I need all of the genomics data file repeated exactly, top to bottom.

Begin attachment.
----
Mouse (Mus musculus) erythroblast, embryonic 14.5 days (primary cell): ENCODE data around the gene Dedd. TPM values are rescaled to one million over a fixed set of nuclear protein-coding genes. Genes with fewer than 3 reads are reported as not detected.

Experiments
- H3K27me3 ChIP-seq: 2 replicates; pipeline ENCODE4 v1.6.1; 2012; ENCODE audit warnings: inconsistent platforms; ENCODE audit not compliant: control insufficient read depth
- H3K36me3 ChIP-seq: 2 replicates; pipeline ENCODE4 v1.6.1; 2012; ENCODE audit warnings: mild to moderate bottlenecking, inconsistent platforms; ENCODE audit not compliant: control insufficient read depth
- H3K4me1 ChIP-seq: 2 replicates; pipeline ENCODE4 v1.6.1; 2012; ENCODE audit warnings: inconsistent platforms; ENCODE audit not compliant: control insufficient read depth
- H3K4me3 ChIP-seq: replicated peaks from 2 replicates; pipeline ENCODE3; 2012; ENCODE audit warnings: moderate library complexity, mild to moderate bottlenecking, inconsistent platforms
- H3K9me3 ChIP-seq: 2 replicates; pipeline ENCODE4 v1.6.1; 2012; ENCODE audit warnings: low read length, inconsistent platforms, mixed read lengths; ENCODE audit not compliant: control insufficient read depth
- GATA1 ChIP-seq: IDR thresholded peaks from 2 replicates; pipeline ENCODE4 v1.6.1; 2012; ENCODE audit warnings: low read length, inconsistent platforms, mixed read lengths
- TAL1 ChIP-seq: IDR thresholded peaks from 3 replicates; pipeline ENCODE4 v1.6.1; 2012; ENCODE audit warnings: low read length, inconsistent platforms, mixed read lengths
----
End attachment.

Mouse (Mus musculus) erythroblast, embryonic 14.5 days (primary cell): ENCODE data around the gene Dedd. TPM values are rescaled to one million over a fixed set of nuclear protein-coding genes. Genes with fewer than 3 reads are reported as not detected.

Experiments
- H3K27me3 ChIP-seq: 2 replicates; pipeline ENCODE4 v1.6.1; 2012; ENCODE audit warnings: inconsistent platforms; ENCODE audit not compliant: control insufficient read depth
- H3K36me3 ChIP-seq: 2 replicates; pipeline ENCODE4 v1.6.1; 2012; ENCODE audit warnings: mild to moderate bottlenecking, inconsistent platforms; ENCODE audit not compliant: control insufficient read depth
- H3K4me1 ChIP-seq: 2 replicates; pipeline ENCODE4 v1.6.1; 2012; ENCODE audit warnings: inconsistent platforms; ENCODE audit not compliant: control insufficient read depth
- H3K4me3 ChIP-seq: replicated peaks from 2 replicates; pipeline ENCODE3; 2012; ENCODE audit warnings: moderate library complexity, mild to moderate bottlenecking, inconsistent platforms
- H3K9me3 ChIP-seq: 2 replicates; pipeline ENCODE4 v1.6.1; 2012; ENCODE audit warnings: low read length, inconsistent platforms, mixed read lengths; ENCODE audit not compliant: control insufficient read depth
- GATA1 ChIP-seq: IDR thresholded peaks from 2 replicates; pipeline ENCODE4 v1.6.1; 2012; ENCODE audit warnings: low read length, inconsistent platforms, mixed read lengths
- TAL1 ChIP-seq: IDR thresholded peaks from 3 replicates; pipeline ENCODE4 v1.6.1; 2012; ENCODE audit warnings: low read length, inconsistent platforms, mixed read lengths